There isn’t a definitive answer to the question, “which company is the cheapest?” Some companies are cheaper than others, plain and simple, but individual details of your driving profile can affect which companies offer you the cheapest rates. For example, while Nationwide wasn’t the cheapest for a driver with a clean record, it was the relatively cheap for a driver following an at-fault accident. The best way to find cheap car insurance is to compare as many companies as possible using your driving profile.

Nationwide offers more discounts than most other providers, and you’ll likely be eligible for at least one. Discounts are offered for switching from another provider, paying your annual premium upfront, driving safely, not filing any claims in the previous insurance period, and having membership in Nationwide’s Affinity Group. Nationwide is also one of the only providers that will reward you for enrolling in an RV safety course.
Specialized RV coverage might sound expensive, but its more affordable than you might think. Once you factor in all the available discounts and take advantage of sensible, money-saving coverage features like the Storage Option, you could be saving hundreds over the course of a year. If you’re trying to protect your RV with insurance coverage that’s suited for a car, then you’re putting it at risk.
Term life insurance is typically the cheapest way for an individual to purchase life insurance coverage. Term life insurance rates are significantly less costly than those for a whole life insurance policy and still provide some flexibility. Our charts below detail quotes 10, 20, and 30 year term life policies so you can see the average cost of each. As you'll see, fewer policy coverage years equate to a cheaper life insurance premium.
The big reason that D.C. makes the cut is population density. The entire district is basically an urban area, which leads to higher insurance rates. According to Census information, D.C has a population density of 11,020 people per square mile. While this number is certainly smaller than New York City, which clocks in at 28,256 people, it puts it well above other large cities, such as Houston and even Los Angeles.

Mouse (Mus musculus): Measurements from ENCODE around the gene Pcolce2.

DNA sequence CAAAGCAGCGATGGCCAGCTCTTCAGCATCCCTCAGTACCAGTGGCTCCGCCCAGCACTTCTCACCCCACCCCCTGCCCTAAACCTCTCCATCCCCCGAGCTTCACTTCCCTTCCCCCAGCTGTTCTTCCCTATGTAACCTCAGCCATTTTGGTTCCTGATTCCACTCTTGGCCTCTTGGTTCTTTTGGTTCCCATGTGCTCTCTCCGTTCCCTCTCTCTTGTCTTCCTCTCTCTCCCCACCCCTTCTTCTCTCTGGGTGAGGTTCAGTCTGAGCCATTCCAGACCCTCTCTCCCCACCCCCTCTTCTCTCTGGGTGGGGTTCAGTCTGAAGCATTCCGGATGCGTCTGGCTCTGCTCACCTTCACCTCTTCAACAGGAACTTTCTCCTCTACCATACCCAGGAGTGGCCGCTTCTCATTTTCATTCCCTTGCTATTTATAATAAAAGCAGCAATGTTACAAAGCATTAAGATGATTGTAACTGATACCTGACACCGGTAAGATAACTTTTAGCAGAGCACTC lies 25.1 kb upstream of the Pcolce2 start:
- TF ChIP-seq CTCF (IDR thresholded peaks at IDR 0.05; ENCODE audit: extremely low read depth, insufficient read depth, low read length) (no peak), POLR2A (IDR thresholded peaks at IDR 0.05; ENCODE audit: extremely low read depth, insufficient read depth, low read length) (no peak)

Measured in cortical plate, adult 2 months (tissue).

Know when to cut coverage. Don’t strip away coverage just for the sake of cheaper insurance. You’ll need full coverage car insurance to satisfy the terms of an auto loan, and you’ll want it as long as your car would be a financial burden to replace. But for older cars, you can drop comprehensive and collision coverage, which only pay out up to your car’s current value, minus the deductible.
Nationwide’s coverage options make it easy for part-time RV users with accessorized RVs to get the support they need. Besides basic coverage, Nationwide also insures personal belongings and sound systems. If you’ve tricked out your RV especially for vacation, Nationwide has you covered there, too: It provides roadside assistance, rental reimbursement, emergency expenses, and vacation liability for personal injuries.
Most of our top picks offer a slew of discounts, so be sure to check out each company’s available options. Typically, you’ll save money if you’re able to bundle your auto and RV insurance together. Some providers also offer discounts for having a membership to an RV club or completing RV training/safety courses. Additionally, many insurers consider you less of a risk if your RV is equipped with updated safety features like air bags, anti-lock brakes, and anti-theft devices. And remember: The fewer traffic violations you have, the lower your premium will be.
Admittedly, we originally approached this topic with the traditional opinion that RVs were mainly of interest to retirees, the baby boomers who enjoy spending their post-work life experiencing the great outdoors. While this segment of the population has long been the backbone of the RV industry, the new trend of working remotely while traveling is attracting much younger consumers to the RV lifestyle.